What is White-Knuckle Sobriety And How to Tackle It?

an image of someone learning how to stop white knuckle sobriety

In the alcoholism context, white-knuckling refers to getting sober on your own. This attempt to get rid of substance involves nothing but your willpower.

It takes an enormous amount of self-control to get or stay sober. However, in most cases, the severe withdrawal symptoms of alcohol make it extremely hard and often a distant dream.

Some people try to keep themselves busy to avoid their cravings for alcohol while some hire a personal trainer and work out intensively. But withdrawal symptoms associated with alcohol are worse than several other substances. They refer to significant changes (visible and hidden) in the body when someone suddenly stops consuming alcohol after prolonged abuse. 

In layman’s terms, alcohol abuse means heavy drinking on a regular basis — for men, it’s more than four drinks per day or more than fourteen drinks per week and for women, it’s over three drinks per day or seven drinks per week.

Causes of White Knuckle Sobriety

The following are the major cause of white-knuckling sobriety:

  • Lack of support around them
  • No knowledge about serious withdrawal symptoms of alcohol
  • A belief that self-control is enough for resisting alcohol
  • A belief that withdrawal symptoms won’t harm them
  • Assuming that they can quit alcohol without a treatment
  • Thinking that their problems are not serious enough
  • No knowledge of how to get the necessary support
  • Thinking that alcohol withdrawal symptoms won’t happen to them

Dangers of White Knuckling

People who are white-knuckling are at great risk of relapsing, especially those who are attempting it without making significant life changes. Addiction brings emotional baggage and most of the people trying to achieve white knuckling sobriety are not aware of it. 

Additionally, willpower is the only weapon they have to avoid drinking. However, willpower can easily break when they believe that they are not enjoying life without liquor. In such scenarios, it becomes very hard for people to remain normal and happy, and ultimately they get miserable and difficult to be around.

Withdrawal symptoms of alcohol are deadly and thus white-knuckling can be dangerous. Getting alcohol-free with just willpower is closely linked to relapse. It involves the following risks:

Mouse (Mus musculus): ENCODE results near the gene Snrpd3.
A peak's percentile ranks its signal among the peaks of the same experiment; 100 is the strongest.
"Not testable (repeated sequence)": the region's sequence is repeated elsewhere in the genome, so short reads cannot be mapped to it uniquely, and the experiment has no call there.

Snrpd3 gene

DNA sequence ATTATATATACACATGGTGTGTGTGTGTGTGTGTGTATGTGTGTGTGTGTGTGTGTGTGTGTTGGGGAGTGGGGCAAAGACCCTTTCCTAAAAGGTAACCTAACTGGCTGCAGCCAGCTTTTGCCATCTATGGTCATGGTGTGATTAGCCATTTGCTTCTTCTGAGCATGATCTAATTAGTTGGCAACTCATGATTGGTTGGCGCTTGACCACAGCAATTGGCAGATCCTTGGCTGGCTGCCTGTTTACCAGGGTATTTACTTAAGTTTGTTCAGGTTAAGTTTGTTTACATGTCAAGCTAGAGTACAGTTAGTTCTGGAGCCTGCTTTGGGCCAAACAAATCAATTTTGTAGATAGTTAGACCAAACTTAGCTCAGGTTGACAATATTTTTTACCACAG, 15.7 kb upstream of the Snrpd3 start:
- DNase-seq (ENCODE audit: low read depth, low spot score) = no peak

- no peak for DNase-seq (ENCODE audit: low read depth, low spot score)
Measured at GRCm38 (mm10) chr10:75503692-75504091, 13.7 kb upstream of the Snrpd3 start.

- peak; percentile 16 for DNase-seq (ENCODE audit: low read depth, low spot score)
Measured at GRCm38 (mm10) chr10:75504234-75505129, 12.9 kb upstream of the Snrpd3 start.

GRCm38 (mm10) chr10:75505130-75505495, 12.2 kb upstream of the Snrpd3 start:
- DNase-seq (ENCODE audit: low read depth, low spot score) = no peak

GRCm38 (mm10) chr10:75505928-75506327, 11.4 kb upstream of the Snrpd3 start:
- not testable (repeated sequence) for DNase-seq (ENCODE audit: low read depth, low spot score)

• Failure to quit drinking which may cause heart and liver diseases
  • Personal, social, and family issues
  • Worsening of withdrawal symptoms
  • Relapse
  • Death

Self-constraint is not enough for achieving sobriety for the most. Even though you find it achievable, it is not safe.

What Does White-Knuckle Sobriety Look Like?

The process of white-knuckling revolves around withdrawal symptoms for obvious reasons. And, they can be from mild to fatal. The following are the most common withdrawal symptoms related to alcohol addiction:

  • Nausea with or without vomiting
  • Mood swings
  • Trembling
  • Severe confusion
  • Insomnia
  • Brain fog
  • Fatigue
  • Hallucination
  • Depression
  • Loss of appetite
  • Rapid heartbeat
  • Severe confusion
  • Fever
  • Fatigue

Most typically, the initial symptoms of withdrawal begin a few hours after your last drink. If you or someone you love is struggling with alcohol withdrawal symptoms, know that you are not alone. It’s wise to seek professional help in such cases. Suffering from this issue behind closed doors may make things worse.

Ways to Stop White-Knuckle Sobriety

You have several options to stop white knuckle sobriety. However, it’s necessary to seek professional help. You can consider the following steps:

  • Join the communities like Alcohol Anonymous (AA) so you don’t face all the consequences alone. 
  • Consult with mental health experts who can train you on adapting healthier coping mechanisms to combat triggers.
  • Take certain medications (of course, after having a word with a medical professional) that can help you quit alcohol.

To add more, you can count on inpatient and outpatient rehabs that can provide you with mental health professionals and medical doctors who can assist you with every step you take towards recovery. Else, you can undergo family therapy, Cognitive Behavioral Therapy (CBT), and several other treatments to identify and tackle the triggers that drive you to consume alcohol.

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